Politics & Policy

Three Cheers For Aristocracy

THREE CHEERS FOR ARISTOCRACY“It is scarcely the same thing to put a man on the moon as to put a bone in your nose.”

Now, before you think Pat Buchanan has stumbled on a new applause line, this point was actually made a few years ago by the late William Henry III. A Time magazine theater critic and essayist, Henry wrote a wonderful book called In Defense of Elitism. Sadly, he died — at the age of 44 — just before it was published, so it got less attention than it justly deserved.

I am invoking Henry because last Friday I wrote that “I am an elitist — but in the good way, just like Keyes himself.” Quite a number of people protested — either that Keyes is no elitist or that there is no “good way” to be one. One reader summed up his objection nicely, saying that calling oneself an elitist was like saying “I am an a**h*le — but in the good way.” This is disheartening. Elitism — properly understood — is at the heart of the conservative enterprise and wholly consistent, if not essential, to the American experiment. But we are so infected with radical egalitarianism today that we are not merely frightened to judge people, we are opposed to elevating them as well. An elite is simply a member of a group which is considered superior in some way. In America, the standard of superiority is supposed to be intellect, ability, or achievements. Sometimes an elite may not deserve his status — as in the case of some aristocracies or all Communist regimes — but that is a far different thing from saying elites are bad.

Thomas Jefferson, remember, was a befuddled and brilliant radical democrat who devoutly believed in elitism. “I agree with you that there is a natural aristocracy among men,” he wrote to John Adams. “The grounds of this are virtue and talents.” Pull the string out of the back of any UVA grad and he will tell you that “Mr. Jefferson” founded that school to train this natural aristocracy to run the country (or something like that; I tend to tune out UVAers when they get on their school-pride kicks).

Henry wrote that America’s phobia about elitism long ago cut through the fat of aristocracy and is now simply slicing into the muscle of merit. Education has become a gold-star system for self-esteem, rather than anything approaching rigorous intellectual training. Diplomas have become “a credential without being a qualification.” Worse, multiculturalism — which is simply egalitarianism wrapped in rainbow-colored paper — has elevated the notion that all ideas are equal, all systems equivalent, all cultures of comparable worth. Hence his comments about the bone through the nose. One can say, by the way, that a bone through the nose is as impressive as putting a man on the moon. But in order to do so in an intellectually honest way, you will have to discard most of the standards and criteria that we use in everyday life. The fact is that an essential part of progress is rewarding accomplishment with the praise it deserves. Even if that means the losers feel, well, like losers. Why is it that the only place we are permitted to use the term “elite” is in military or athletic affairs? We can talk about an elite force of soldiers, or how the All Star team is an elite group of athletes, but if we talk about elites in education or business there is something racist, or at least unfair, about it. The pointy-headed objectors will hit you with questions like: “What does ‘deserve’ mean anyway?” Or, “what do you mean by better?” If you say “better” means “more true,” “more accurate,” “more accomplished,” “superior,” or simply “not worse,” you will be called something bad — racist, sexist, elitist, — in other words, a conservative, because today, standing up for rigorous standards is the primary work of conservatism.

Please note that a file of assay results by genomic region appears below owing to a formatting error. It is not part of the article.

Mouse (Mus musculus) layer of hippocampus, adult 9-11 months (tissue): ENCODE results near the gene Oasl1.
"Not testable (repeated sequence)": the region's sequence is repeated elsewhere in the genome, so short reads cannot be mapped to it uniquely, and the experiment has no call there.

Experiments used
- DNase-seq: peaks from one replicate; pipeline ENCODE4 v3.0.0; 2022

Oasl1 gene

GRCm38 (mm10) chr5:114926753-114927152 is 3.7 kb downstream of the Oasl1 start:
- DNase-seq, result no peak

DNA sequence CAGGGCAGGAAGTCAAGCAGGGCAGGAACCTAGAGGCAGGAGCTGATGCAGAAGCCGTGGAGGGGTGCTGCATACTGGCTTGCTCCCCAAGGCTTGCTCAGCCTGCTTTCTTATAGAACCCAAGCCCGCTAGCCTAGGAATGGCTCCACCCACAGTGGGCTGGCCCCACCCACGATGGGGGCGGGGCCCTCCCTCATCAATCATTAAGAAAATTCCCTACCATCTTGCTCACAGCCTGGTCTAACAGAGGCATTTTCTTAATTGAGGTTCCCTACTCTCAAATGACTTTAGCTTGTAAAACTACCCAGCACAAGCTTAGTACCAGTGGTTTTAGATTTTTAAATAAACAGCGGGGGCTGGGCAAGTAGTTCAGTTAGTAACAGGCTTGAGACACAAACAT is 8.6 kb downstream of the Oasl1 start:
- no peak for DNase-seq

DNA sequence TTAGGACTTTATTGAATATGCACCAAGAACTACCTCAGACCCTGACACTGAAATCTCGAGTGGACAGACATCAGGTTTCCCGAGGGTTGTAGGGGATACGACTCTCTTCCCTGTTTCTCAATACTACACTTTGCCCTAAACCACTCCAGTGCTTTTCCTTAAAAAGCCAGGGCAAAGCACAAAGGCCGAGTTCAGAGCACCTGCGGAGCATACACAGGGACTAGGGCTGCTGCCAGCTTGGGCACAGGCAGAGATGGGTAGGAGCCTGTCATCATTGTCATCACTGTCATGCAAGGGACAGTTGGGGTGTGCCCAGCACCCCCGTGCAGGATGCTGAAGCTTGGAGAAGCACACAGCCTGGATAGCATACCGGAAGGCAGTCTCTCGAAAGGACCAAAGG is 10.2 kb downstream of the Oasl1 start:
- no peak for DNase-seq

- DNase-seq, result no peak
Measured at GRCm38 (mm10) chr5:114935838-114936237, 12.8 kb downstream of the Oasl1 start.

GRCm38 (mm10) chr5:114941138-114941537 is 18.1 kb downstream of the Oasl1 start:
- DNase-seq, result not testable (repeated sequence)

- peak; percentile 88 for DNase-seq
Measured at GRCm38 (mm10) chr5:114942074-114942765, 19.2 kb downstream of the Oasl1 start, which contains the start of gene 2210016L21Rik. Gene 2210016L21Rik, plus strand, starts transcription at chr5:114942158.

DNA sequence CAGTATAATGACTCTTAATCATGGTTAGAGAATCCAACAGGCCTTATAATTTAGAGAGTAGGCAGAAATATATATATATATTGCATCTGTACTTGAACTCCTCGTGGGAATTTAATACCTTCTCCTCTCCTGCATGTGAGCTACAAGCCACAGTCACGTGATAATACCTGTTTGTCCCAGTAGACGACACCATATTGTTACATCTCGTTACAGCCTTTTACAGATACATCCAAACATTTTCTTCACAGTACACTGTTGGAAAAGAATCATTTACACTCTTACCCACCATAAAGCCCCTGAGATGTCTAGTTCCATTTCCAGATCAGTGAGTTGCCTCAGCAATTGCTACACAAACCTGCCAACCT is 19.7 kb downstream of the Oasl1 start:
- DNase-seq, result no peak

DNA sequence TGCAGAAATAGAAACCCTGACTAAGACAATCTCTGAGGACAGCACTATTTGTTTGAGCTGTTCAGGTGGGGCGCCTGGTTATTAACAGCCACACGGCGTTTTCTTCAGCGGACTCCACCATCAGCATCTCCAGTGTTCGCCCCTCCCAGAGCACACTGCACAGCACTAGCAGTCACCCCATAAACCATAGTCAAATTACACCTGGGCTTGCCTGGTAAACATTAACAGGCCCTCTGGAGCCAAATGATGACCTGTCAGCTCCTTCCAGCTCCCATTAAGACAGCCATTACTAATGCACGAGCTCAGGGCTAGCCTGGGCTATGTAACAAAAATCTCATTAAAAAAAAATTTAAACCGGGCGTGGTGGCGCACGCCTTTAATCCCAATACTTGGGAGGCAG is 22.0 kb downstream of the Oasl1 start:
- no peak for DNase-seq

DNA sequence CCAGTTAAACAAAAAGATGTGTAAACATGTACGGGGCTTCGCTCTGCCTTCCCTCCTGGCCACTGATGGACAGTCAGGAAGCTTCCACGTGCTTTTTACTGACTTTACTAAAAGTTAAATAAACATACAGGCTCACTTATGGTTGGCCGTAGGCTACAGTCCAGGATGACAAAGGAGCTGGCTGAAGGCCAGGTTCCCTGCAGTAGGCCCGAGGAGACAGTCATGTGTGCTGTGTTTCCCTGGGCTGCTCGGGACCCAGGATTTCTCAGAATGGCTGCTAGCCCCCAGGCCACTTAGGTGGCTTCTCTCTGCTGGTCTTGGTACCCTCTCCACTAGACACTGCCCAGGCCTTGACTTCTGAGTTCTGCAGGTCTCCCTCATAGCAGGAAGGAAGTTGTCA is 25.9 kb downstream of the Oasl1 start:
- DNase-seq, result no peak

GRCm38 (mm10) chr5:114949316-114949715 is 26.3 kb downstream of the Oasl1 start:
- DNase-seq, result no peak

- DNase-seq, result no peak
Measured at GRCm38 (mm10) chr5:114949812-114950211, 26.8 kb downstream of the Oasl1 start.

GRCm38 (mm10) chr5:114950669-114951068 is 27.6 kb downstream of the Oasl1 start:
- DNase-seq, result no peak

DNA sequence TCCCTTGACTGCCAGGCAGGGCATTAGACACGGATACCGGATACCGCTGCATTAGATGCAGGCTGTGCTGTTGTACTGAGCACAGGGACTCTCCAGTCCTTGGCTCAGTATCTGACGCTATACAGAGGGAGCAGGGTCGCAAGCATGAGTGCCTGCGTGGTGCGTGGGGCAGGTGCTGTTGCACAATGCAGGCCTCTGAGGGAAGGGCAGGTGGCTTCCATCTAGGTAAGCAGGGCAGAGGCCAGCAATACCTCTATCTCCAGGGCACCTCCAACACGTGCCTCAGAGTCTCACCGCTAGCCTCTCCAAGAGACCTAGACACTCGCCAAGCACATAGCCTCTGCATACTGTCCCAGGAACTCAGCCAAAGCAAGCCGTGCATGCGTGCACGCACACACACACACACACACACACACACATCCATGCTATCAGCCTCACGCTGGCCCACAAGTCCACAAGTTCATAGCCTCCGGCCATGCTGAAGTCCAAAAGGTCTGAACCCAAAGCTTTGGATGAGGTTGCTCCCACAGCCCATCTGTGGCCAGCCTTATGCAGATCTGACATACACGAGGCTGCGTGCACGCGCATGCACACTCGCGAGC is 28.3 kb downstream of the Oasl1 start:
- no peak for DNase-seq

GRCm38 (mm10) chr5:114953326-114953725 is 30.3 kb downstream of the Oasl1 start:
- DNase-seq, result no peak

Which is what happened to Henry, even though he was a lifelong Democrat and ACLU card-carrier. But he was also a champion of that old-fashioned thing called “Western civilization” — civilization for short. He believed that civilization was under assault by forces opposed to: “respect and even deference for leadership and position; esteem for accomplishment, especially when achieved through long labor and rigorous education; reverence for heritage, particularly history, philosophy and culture; commitment to rationalism and scientific investigation; upholding of objective standards; most important, the willingness to assert unyieldingly that one idea, contribution or attainment is better than another.”

Obviously, this put him in the cross-hairs of all sorts of groups who believe ideas are not valid if they hurt peoples’ feelings. Here’s a good example of what I mean:

The unvarnished truth is this: You could eliminate every woman writer, painter, and composer from the caveman era to the present moment, and not significantly deform the course of Western culture….This does not mean women are inferior. It simply means they didn’t have the opportunity. There should be no shame in this for modern women….

Tell that to a feminist, and you’ll be lucky if you walk funny for the rest of your life.

Anyway, Alan Keyes is an elitist in the good way, and that is precisely why so many people like him. He believes that certain ideas are superior to other ideas. He doesn’t believe that an idea or a fact is more or less true depending on whether it will make a feminist cry. He is a staunch supporter of merit and an opponent of group politics. He is a believer in the natural aristocracy of talent and virtue.

That makes him a great force for good. It doesn’t necessarily make him the best presidential candidate.


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